An extremely halophilic Archaeon belonging to the order Halobacteriales was isolated from the solar salterns of Cabo Rojo, Puerto Rico. The organism, designated strain PR5T, is rod-shaped, non-motile and requires at least 12% (w/v) NaCl to grow. The strain is highly thermotolerant: its temperature optimum is 50 degrees C and growth is possible up to 60 degrees C. Polar lipid analysis revealed the presence of the bis-sulfated glycolipid S2-DGD-1 as sole glycolipid and the absence of the glycerol diether analogue of phosphatidylglycerosulfate. Both C20,C20 and C20,C25 core lipids are present. The G+C content of the DNA is 63.3 mol%. According to 16S rDNA sequence data, strain PR5T is closely related to the representatives of the genera Haloterrigena and Natrinema, but on the basis of its phenotypic properties, 16S rDNA sequence and DNA-DNA hybridization studies, strain PR5T cannot be assigned to any of the recognized species within these genera. On the basis of its polar lipid composition, the isolate has been assigned to the genus Haloterrigena. The creation of a new species, Haloterrigena thermotolerans, is therefore proposed to accommodate this isolate. The type strain is strain PR5T (= DSM 11552T = ATCC 700275T). (+info)
Extreme halophiles synthesize betaine from glycine by methylation.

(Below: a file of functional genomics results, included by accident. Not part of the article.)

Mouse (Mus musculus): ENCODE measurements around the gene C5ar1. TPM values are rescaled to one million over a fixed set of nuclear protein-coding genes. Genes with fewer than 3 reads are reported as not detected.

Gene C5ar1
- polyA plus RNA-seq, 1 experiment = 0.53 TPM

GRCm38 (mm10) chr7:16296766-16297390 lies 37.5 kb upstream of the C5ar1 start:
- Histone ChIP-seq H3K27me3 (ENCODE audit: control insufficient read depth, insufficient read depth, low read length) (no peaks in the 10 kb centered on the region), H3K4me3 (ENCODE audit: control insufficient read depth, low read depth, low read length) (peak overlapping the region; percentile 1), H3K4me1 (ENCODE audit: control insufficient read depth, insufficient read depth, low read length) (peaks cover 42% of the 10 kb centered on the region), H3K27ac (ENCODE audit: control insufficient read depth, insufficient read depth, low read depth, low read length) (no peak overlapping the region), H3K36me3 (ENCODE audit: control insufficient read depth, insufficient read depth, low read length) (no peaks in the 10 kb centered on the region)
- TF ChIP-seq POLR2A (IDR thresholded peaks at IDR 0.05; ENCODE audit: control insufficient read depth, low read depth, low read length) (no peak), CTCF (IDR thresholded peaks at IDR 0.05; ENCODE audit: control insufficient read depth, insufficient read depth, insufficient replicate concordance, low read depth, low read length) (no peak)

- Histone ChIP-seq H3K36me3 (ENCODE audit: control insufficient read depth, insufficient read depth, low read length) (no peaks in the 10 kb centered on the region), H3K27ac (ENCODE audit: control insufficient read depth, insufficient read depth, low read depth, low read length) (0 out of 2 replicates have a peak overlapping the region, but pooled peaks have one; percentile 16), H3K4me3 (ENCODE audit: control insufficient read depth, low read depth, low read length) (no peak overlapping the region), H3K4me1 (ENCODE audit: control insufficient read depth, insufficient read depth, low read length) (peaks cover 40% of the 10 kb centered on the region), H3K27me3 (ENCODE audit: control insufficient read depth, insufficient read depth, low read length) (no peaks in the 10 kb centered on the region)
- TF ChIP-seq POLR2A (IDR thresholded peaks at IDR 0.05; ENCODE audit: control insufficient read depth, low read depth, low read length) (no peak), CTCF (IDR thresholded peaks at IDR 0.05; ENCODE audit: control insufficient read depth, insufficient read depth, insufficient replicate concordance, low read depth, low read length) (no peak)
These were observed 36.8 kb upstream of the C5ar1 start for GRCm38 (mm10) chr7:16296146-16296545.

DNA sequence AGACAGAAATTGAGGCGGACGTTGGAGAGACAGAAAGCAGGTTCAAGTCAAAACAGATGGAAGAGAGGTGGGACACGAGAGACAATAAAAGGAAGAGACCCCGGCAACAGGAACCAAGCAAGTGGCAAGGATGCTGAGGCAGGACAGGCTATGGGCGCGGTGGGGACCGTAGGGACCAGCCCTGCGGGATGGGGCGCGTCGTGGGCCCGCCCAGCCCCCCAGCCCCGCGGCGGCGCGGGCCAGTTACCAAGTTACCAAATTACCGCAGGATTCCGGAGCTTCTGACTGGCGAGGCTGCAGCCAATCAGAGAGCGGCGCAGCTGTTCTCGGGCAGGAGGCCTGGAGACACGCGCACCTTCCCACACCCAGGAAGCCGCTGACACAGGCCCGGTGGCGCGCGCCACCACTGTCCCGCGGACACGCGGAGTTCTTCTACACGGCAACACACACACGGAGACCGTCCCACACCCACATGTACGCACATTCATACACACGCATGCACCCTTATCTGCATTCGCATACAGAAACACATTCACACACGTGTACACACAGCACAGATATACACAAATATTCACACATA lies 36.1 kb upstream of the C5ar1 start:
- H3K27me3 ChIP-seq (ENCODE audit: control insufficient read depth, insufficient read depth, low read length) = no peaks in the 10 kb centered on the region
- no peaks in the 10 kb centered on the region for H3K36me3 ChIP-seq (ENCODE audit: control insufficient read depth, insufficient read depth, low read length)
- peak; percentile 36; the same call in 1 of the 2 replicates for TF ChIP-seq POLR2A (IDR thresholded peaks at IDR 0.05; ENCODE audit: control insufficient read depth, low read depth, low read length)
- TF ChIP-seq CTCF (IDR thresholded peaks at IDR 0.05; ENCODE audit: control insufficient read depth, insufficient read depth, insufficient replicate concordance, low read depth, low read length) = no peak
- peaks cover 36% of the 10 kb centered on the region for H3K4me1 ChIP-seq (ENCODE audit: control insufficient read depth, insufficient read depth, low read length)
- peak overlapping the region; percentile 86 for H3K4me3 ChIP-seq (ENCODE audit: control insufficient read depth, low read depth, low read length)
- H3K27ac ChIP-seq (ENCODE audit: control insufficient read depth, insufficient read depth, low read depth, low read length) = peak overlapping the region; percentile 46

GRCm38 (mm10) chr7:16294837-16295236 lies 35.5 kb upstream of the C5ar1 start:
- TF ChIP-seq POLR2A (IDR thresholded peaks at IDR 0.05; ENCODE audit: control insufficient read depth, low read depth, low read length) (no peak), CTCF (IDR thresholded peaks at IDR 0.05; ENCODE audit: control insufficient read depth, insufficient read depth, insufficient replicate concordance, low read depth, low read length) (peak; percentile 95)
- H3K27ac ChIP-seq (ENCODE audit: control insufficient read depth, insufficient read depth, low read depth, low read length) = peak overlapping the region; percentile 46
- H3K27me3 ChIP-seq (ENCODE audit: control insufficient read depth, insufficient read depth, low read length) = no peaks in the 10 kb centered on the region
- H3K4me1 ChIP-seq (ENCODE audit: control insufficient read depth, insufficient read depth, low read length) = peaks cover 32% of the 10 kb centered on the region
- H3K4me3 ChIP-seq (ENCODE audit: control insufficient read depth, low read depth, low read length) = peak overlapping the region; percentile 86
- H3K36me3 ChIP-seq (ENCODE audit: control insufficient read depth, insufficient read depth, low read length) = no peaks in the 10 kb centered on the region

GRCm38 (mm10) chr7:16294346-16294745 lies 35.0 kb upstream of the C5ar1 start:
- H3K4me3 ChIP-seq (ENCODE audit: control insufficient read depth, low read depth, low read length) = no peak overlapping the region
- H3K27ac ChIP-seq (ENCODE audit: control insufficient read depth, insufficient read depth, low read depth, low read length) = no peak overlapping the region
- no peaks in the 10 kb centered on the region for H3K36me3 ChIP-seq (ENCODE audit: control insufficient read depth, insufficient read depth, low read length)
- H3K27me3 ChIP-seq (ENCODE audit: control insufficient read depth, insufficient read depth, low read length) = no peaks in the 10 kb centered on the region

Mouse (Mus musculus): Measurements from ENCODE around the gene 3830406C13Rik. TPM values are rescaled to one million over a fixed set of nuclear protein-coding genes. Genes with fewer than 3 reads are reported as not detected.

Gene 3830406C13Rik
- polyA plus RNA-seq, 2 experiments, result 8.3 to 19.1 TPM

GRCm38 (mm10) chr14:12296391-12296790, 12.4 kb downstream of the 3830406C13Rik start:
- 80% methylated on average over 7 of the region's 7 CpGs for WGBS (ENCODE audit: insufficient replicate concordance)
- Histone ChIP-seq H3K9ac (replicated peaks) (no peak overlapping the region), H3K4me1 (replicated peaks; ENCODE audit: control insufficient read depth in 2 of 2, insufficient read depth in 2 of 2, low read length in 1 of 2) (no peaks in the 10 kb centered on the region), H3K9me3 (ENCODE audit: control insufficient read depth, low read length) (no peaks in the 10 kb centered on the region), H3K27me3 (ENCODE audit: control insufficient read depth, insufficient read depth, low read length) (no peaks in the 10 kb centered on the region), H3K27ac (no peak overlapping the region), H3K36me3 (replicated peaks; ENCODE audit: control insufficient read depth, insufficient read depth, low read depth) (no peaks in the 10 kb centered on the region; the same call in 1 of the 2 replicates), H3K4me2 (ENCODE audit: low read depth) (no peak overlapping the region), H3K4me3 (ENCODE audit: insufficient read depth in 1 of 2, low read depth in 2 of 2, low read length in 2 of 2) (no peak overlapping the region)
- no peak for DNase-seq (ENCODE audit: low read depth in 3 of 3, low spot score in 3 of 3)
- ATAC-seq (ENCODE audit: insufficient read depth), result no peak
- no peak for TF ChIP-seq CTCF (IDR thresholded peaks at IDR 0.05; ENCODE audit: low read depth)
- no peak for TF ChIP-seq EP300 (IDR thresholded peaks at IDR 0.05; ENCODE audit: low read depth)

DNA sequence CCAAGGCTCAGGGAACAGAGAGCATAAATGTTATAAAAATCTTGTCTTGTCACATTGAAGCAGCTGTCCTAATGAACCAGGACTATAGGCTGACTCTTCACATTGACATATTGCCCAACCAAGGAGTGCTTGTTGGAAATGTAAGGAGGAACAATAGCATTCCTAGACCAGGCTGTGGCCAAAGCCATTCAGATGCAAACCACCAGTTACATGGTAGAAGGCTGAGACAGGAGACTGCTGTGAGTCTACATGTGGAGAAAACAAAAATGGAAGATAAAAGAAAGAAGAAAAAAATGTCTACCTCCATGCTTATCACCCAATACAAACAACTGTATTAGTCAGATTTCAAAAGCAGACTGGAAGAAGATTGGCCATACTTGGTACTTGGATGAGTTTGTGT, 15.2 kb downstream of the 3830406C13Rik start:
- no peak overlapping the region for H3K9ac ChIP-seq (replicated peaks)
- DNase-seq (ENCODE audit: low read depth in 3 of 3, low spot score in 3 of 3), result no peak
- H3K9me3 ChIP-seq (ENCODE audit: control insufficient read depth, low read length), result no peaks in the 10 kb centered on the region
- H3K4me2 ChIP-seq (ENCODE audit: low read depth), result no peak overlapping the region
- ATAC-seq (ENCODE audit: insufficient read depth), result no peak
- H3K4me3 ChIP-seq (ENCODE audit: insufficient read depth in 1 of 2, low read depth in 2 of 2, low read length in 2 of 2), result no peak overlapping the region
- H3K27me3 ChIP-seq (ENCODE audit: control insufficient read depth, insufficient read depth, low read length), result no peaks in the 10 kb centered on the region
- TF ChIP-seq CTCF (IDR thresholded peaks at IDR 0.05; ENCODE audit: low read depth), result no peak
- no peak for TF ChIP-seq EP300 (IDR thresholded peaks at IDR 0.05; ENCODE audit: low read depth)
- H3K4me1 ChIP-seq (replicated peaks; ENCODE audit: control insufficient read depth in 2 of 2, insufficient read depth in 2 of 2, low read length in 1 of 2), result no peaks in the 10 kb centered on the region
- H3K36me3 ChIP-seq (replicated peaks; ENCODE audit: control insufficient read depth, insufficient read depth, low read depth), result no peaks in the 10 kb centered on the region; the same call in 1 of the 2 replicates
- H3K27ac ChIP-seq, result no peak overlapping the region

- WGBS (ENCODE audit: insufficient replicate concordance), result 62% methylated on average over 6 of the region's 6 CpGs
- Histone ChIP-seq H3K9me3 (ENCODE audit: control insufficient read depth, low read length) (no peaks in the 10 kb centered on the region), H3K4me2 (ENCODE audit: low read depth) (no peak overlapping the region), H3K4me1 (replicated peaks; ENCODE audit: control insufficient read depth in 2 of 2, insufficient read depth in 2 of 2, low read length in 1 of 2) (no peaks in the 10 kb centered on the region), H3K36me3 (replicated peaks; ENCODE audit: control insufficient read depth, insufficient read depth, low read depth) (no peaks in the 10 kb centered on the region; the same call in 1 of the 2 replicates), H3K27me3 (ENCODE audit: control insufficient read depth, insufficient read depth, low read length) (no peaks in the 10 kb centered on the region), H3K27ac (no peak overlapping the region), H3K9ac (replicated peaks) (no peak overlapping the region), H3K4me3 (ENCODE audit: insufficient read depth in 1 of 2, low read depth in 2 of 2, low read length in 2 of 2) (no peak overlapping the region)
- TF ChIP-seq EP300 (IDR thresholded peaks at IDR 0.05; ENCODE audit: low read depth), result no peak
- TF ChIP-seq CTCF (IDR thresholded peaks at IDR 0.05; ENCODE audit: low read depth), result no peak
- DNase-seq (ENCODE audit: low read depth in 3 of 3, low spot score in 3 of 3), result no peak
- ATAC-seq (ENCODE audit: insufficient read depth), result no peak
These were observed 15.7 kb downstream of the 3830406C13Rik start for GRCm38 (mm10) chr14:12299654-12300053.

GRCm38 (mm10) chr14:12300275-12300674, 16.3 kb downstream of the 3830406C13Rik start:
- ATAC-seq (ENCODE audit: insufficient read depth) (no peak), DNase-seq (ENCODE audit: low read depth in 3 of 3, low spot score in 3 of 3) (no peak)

Glycine betaine is a compatible solute, which is able to restore and maintain osmotic balance of living cells. It is synthesized and accumulated in response to abiotic stress. Betaine acts also as a methyl group donor and has a number of important applications including its use as a feed additive. The known biosynthetic pathways of betaine are universal and very well characterized. A number of enzymes catalyzing the two-step oxidation of choline to betaine have been isolated. In this work we have studied a novel betaine biosynthetic pathway in two phylogenically distant extreme halophiles, Actinopolyspora halophila and Ectothiorhodospira halochloris. We have identified a three-step series of methylation reactions from glycine to betaine, which is catalyzed by two methyltransferases, glycine sarcosine methyltransferase and sarcosine dimethylglycine methyltransferase, with partially overlapping substrate specificity. The methyltransferases from the two organisms show high sequence homology. E. halochloris methyltransferase genes were successfully expressed in Escherichia coli, and betaine accumulation and improved salt tolerance were demonstrated. (+info)